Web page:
Cathy Ries

Young Professional | World Traveler | Wheat-Free Fanatic

About the Author

My name is Cathy and I'm a California native, born and raised. I reside in the bay area and am a young professional who believes in traveling the world while keeping up with a demanding, yet rewarding career. No sponsorships, no bank of Mom & Dad, and no quitting my job needed. Just a day job in an awesome industry and some time on the side is all I've needed to travel the world.

About the Blog

Everybody has a story, an inspiration of how they started some of their projects. This blog started as a hobby of mine and it continues to grow with love and care. Before the birth of this blog was a story of confusion and struggle with finding my place in the world.

The story started back in 2011 when I was a senior in college at UC Berkeley. I was an ever-so-lost senior with no real idea of what I wanted to do. Sure, I was doing something I thought I liked, but it wasn’t until the end of my senior year that I learned what true passion was. At the time I was a pre-medical student, diligently pouring blood and tears into my studies on weekdays and weekends. It was a very competitive environment that was both emotionally draining and sometimes drove me mad. I wanted to be a doctor so I could help people and make a difference in the world and this notion kept me going. Fast forward to the end of my first semester as a senior and I had finished all my pre-med requirements as well as my Biology major. The only thing left between graduation and me was to finish up my second major in French. I saved this last semester to study abroad in Bordeaux, France as a proper sendoff from college.

Off I went to an unknown land for 7 months where I was exposed to an entirely new world. I had been to Germany once before but to live and go to school in France was nothing I could have imagined. I was exposed to so many aspects of a culture that were different from mine, yet oddly the same. I was challenged in many ways by living in a different country, being forced to speak another language, and trying to understand a different culture. I lived with a host family that spoke no English minus a few words. The locals were no different. My exams had to be written in French or my professors would fail me (the French are very proud). I found myself sometimes trapped and frustrated from the inability to express exactly what I meant, but from this came a new way of understanding culture and languages that I never knew existed.

For the first time in my life, I travelled and truly started to see the world. There were no tour buses or ritzy hotels. I befriended locals and learned to carry on a conversation in French. I froze my butt off in Trondheim, had some great laughs in Milan, and wild nights in Paris. I flew to destinations unknown and road tripped through the quaint towns of Mallorca with my then travel buddy and now husband. It was during my trip to Milan as I was headed to the airport that I was able to sit back and appreciate all of these awesome experiences in Europe. I thought about how different I felt being in Europe than when I was back home.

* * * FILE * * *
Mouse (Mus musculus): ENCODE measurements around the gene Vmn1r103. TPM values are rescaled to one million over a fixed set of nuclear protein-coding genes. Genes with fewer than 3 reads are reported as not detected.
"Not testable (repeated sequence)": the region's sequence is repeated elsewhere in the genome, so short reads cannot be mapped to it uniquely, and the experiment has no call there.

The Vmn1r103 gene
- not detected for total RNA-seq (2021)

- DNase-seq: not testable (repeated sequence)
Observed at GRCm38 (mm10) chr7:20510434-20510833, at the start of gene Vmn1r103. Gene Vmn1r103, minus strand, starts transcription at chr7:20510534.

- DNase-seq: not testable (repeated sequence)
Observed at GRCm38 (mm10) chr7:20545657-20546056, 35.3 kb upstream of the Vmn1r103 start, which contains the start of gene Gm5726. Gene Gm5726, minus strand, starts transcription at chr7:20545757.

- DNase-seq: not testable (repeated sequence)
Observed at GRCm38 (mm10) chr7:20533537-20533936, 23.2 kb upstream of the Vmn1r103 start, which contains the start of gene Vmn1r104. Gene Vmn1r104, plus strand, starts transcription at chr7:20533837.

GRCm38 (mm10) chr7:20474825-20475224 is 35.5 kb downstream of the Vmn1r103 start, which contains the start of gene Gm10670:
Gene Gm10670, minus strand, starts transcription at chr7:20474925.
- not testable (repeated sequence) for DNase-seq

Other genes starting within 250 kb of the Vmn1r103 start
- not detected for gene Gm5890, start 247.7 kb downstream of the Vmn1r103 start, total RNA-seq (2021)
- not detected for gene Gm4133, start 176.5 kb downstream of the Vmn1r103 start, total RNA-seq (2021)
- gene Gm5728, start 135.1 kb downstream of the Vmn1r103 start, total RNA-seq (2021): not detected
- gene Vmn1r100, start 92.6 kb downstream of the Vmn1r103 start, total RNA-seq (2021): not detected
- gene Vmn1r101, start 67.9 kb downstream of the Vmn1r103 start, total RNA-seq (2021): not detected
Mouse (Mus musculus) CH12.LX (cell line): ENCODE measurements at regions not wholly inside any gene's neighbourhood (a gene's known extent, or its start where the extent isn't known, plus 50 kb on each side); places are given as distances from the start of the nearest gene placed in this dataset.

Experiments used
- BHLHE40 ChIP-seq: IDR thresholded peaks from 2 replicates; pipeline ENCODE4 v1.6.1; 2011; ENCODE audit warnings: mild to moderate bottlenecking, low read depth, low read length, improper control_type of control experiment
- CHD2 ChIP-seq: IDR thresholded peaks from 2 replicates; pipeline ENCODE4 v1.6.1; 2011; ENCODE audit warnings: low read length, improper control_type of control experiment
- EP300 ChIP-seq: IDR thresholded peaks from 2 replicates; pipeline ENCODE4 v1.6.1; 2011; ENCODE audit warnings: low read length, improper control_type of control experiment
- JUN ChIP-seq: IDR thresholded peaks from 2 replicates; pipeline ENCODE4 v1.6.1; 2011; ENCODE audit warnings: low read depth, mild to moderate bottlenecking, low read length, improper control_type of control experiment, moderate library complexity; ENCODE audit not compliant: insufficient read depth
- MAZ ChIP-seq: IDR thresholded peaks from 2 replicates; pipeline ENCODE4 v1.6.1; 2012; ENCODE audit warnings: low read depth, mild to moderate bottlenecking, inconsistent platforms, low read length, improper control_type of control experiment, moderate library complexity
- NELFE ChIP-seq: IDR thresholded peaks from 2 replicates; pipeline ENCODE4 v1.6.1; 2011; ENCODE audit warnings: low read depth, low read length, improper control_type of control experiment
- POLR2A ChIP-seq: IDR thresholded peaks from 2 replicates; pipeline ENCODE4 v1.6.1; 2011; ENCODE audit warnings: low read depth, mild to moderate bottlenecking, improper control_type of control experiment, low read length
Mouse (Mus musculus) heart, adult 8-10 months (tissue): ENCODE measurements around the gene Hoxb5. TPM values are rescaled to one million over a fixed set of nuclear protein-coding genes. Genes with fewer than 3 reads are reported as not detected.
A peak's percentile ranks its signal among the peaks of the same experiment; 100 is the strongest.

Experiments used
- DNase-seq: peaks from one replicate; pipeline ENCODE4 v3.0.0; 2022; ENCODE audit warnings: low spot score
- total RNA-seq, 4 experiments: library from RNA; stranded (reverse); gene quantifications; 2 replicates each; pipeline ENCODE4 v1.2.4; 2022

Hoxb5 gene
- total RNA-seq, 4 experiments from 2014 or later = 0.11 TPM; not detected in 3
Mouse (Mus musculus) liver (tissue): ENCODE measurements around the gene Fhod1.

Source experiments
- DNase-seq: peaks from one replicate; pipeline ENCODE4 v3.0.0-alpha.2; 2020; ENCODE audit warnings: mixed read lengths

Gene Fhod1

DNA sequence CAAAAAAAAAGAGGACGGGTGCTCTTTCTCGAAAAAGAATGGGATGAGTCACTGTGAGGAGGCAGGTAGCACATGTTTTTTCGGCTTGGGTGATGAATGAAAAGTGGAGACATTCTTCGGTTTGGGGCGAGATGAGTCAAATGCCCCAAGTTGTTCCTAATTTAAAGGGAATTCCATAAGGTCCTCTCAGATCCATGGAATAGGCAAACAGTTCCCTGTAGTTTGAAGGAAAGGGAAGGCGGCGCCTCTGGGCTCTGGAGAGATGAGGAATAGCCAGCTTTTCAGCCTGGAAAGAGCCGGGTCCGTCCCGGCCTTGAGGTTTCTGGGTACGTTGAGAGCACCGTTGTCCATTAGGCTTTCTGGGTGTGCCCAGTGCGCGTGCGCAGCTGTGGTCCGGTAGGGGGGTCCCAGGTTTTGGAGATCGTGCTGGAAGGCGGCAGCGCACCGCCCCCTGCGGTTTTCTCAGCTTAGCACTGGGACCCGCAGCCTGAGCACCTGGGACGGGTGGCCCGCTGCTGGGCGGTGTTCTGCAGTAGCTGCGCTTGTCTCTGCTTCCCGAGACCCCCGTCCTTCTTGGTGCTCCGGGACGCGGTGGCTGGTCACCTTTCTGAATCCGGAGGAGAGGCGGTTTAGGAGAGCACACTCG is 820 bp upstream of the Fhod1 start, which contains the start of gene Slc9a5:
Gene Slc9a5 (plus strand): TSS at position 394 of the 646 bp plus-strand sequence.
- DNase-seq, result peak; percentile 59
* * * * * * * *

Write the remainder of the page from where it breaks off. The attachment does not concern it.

For the first time, it felt as if something had deeply touched my soul. There was a feeling of fulfillment that I had never experienced in my life, a feeling of undeniable satisfaction and contentment. I thought about how great it would be if I could keep doing this in my 20s until the reality of it hit. I was going to be a future doctor, a profession that was going to require time off to study for entrance exams, 4 years of school, and 3+ more years of residency. I was going to be nearly or in my 30s by the time I finished. The career path and financials would definitely be more paved out, but it would mean losing my entire 20s, time I didn’t think I could ever get back. Next came the best and most irresponsible decision I had ever made. I threw out my entire life path, came back to the states, and told my poor parents that I spent 4 years in college only to realize that I was not going to medical school and had absolutely no backup plans. Being a premed drained the life out of me and it wasn’t until study abroad that I had accidentally discovered how passion for something truly feels like.

Fast forward a year and I had finally been accepted to graduate school for a masters in Biomedical Engineering, knocked the degree out of the water, and thought about how I could keep traveling but still have a challenging, fulfilling career. I started down a new career path in the consulting world with a belief that there is room for both a full time day job and room for travel. No sponsorships are necessary, just pure hard work and motivation. The Trekking Cat was born after a year of work and travel to show the world that when guided by passion, curiosity and the unknown aren’t too bad after all...